Three reasons people retire broke
According to a recent study, roughly 40 per cent of Canadians would be unable to pay for an unexpected $200 expense without going into debt.
I’ve spent over 20 years working with people and their money and reading all kinds of financial material and I’m stunned by that finding. Anyone who can’t cover even a small bill is almost certainly going to be in the large group of Canadians who will fall short of their retirement goals. We have these dreams for life after work but we rarely achieve them.
If you want to retire well with more money than you can outlive, you’ve got to take control of the behaviors that are destructive to building the wealth required to retire comfortably and worry free.
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In his book Retire Inspired, author Chris Hogan says that most of us have bleak finances, but they’re salvageable with good decisions.
“If you want to win at the retirement game,” Hogan writes, “you’ve got to take control of the behaviors that might keep you from investing. With that in mind, let’s take a look at three reasons why people hit retirement with no money.”
I don’t agree with Hogan that most people retire broke, I concur with his reasons why most of us are somewhat financially inept.
We don’t invest
The number 1 reason for our failure to achieve our financial goals is our refusal to invest. Fear is the biggest reason we don’t invest; we’re afraid of losing money. You have to understand what risk is – and what it’s not. It’s not market ups and downs.
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Assuming that you have the time to wait it out, market volatility can be your friend. If there is money that you won’t need for years, then market drops are opportunities to buy into a rising tide at reduced prices.
Investment markets and financial planning are complex. Most of us don’t understand them so we often own low-yield instruments such as GICs (guaranteed investment certificates), where we’re pretty much guaranteed to lose purchasing power year after year.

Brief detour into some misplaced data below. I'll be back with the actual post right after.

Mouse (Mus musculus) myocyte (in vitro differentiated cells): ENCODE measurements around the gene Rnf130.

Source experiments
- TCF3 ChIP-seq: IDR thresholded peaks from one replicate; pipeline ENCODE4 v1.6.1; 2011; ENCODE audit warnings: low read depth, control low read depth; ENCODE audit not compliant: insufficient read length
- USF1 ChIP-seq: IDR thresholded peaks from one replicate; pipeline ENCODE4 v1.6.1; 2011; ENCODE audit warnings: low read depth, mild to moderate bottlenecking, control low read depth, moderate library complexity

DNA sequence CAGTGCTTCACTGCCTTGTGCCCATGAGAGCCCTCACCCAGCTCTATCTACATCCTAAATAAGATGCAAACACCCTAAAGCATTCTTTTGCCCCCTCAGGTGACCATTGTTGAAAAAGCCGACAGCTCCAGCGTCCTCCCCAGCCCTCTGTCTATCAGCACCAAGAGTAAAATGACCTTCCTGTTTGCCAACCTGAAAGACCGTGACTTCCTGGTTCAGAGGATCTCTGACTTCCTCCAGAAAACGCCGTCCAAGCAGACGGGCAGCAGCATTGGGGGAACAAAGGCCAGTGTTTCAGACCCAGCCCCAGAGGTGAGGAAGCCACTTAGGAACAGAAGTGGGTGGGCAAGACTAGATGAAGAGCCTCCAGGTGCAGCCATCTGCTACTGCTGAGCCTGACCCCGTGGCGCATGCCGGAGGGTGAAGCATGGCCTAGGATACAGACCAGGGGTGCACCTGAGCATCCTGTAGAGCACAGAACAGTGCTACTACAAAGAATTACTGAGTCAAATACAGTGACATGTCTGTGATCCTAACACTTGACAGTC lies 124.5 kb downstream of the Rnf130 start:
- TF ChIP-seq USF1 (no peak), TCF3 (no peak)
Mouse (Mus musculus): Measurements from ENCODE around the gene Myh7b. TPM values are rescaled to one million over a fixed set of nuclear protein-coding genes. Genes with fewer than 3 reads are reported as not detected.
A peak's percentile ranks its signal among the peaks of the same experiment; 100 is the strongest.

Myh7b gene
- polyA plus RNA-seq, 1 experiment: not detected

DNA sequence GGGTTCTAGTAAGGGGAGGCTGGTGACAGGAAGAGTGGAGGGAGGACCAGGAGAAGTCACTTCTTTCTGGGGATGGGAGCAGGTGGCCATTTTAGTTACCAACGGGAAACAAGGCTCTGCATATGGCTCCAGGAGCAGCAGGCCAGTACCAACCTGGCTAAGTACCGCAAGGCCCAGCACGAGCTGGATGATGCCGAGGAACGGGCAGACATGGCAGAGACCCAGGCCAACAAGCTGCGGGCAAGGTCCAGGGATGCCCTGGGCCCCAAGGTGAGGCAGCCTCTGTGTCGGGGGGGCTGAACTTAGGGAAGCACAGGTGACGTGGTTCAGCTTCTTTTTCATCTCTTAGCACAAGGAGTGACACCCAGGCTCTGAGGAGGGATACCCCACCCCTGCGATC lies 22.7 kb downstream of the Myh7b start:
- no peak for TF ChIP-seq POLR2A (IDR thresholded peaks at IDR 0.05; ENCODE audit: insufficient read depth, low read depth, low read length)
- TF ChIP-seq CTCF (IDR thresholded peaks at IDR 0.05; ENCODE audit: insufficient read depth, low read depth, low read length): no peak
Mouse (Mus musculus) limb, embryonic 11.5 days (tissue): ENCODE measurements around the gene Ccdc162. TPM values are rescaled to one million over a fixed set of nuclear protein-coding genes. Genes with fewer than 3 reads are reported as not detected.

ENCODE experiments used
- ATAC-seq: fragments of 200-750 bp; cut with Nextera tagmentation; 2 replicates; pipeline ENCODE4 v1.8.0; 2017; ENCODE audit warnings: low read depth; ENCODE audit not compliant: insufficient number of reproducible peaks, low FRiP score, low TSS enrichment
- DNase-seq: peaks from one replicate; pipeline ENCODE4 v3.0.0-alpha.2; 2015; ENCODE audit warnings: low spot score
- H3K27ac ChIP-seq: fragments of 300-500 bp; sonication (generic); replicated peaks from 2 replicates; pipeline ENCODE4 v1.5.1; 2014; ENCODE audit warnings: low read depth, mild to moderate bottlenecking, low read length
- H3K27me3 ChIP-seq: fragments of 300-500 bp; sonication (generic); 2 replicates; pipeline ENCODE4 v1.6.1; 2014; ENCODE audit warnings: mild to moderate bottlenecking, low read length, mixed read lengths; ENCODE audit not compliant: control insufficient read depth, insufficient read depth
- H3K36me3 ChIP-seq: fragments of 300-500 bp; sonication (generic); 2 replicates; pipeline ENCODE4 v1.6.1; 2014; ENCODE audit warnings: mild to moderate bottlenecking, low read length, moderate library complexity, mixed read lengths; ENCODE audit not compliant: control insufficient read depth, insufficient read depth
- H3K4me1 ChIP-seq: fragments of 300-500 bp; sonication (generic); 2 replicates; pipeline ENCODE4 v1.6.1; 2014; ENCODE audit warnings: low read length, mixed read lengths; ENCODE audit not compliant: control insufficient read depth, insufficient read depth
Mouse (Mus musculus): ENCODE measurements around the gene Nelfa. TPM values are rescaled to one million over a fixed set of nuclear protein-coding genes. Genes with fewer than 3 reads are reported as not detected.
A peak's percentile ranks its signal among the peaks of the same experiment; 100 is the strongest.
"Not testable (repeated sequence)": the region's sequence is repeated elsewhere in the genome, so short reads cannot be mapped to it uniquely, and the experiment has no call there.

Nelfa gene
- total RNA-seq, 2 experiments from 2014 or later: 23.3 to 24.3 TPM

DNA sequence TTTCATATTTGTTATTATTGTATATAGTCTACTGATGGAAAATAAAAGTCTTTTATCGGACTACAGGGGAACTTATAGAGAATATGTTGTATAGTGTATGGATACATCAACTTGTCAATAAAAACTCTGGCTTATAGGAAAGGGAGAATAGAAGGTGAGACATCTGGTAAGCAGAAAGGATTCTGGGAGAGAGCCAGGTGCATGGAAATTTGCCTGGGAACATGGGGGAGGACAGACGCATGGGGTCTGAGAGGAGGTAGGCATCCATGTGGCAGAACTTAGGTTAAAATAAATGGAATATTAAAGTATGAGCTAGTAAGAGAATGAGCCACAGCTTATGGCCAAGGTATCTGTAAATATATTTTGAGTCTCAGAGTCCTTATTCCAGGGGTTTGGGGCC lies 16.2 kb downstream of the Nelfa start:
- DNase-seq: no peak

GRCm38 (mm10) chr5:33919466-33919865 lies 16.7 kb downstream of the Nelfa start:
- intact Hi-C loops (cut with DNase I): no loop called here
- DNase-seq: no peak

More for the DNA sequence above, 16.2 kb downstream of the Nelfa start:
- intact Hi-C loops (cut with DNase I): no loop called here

You’ve invested – but now what? Don’t expect a smooth ride; investment markets don’t work that way.
A friend of mine was persuaded to buy shares in a high-risk sector mutual fund and over a few months his $30,000 tumbled to just over $25,000 and he sold.
Many people would benefit from a good investment advisor to help them invest appropriately, ignore the noise and keep focused on the long term.
Related article: Five realities of the stock market
Markets go up far more often than they go down, and the ups are bigger than the downs. Corrections of 20 per cent or more occur roughly every three years. If you can stick it out through the bad times the reward comes when the inevitable recoveries occur.
In the late-‘90s one of my clients wanted to sell his conservative investments to buy technology mutual funds. Everyone was riding the tech boom, he thought. I managed to convince him that it was a bad idea.
A few months after we had that conversation the tech bubble burst and the sector dropped 70 per cent. The tech sector took almost 15 years to recover to its pre-crash level.
“You and I are always one stupid decision away from wrecking a retirement dream,” Hogan writes. “One bad risk on a single stock, one afternoon of day trading, one impulsive hour in the showroom of a luxury car dealership — all it takes is one moment of letting your guard down to undo years of hard work. Always measure the long-term impact of these kinds of decisions, and keep your guard up against stupid!”
While I think that some of Hogan’s writing is hyperbole as it would take a monumentally bad decision to wreck a retirement dream, over the course of a few decades several terrible decisions can compound to scuttle a retirement dream.